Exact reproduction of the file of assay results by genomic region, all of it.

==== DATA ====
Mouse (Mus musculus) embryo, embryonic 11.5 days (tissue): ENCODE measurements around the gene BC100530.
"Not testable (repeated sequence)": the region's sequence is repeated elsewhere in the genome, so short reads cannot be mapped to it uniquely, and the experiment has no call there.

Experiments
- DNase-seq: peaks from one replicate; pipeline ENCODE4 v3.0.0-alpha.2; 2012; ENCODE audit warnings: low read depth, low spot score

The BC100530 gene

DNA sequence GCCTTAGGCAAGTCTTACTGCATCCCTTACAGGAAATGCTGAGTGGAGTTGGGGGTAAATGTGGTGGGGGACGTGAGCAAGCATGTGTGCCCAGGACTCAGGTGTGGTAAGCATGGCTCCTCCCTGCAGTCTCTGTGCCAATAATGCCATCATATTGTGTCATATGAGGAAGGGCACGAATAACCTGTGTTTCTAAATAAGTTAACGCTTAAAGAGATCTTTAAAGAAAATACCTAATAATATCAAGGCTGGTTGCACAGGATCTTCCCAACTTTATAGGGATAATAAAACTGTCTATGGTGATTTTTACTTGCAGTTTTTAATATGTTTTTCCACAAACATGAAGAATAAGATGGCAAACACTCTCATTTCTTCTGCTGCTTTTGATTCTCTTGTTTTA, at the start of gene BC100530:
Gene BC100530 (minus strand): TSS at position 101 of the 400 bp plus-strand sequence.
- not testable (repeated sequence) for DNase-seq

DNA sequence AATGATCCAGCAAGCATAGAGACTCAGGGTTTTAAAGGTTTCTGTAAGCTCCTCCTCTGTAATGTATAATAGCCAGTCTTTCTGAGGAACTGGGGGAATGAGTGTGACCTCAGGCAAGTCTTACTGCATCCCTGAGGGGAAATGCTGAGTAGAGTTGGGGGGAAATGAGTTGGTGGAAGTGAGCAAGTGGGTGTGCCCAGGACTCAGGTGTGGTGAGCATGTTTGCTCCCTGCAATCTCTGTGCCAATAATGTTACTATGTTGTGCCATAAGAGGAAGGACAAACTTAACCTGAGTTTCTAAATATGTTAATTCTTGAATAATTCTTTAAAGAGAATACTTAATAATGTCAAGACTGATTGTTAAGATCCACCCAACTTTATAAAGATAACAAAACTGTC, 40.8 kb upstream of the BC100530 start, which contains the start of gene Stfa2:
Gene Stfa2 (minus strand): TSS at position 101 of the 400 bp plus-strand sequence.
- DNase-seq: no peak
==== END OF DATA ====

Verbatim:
Mouse (Mus musculus) embryo, embryonic 11.5 days (tissue): ENCODE measurements around the gene BC100530.
"Not testable (repeated sequence)": the region's sequence is repeated elsewhere in the genome, so short reads cannot be mapped to it uniquely, and the experiment has no call there.

Experiments
- DNase-seq: peaks from one replicate; pipeline ENCODE4 v3.0.0-alpha.2; 2012; ENCODE audit warnings: low read depth, low spot score

The BC100530 gene

DNA sequence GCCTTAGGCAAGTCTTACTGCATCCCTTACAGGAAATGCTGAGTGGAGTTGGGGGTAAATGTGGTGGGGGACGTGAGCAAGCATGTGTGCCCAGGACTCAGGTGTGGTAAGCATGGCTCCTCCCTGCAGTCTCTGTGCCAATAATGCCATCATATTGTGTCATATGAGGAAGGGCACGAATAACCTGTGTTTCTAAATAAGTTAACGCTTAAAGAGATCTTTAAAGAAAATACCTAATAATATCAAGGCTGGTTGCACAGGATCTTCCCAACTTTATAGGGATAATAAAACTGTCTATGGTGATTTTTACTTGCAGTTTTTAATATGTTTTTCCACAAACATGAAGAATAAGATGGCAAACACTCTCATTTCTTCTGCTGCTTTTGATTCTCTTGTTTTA, at the start of gene BC100530:
Gene BC100530 (minus strand): TSS at position 101 of the 400 bp plus-strand sequence.
- not testable (repeated sequence) for DNase-seq

DNA sequence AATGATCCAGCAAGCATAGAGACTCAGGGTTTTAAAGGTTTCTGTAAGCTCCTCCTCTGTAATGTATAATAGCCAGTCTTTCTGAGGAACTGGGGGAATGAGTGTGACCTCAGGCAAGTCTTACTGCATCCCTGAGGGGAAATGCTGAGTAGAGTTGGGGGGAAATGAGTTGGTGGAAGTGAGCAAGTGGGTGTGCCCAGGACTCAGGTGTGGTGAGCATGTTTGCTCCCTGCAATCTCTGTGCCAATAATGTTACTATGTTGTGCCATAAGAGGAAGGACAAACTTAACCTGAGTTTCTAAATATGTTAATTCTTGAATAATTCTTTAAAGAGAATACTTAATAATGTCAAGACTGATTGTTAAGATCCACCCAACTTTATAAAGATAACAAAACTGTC, 40.8 kb upstream of the BC100530 start, which contains the start of gene Stfa2:
Gene Stfa2 (minus strand): TSS at position 101 of the 400 bp plus-strand sequence.
- DNase-seq: no peak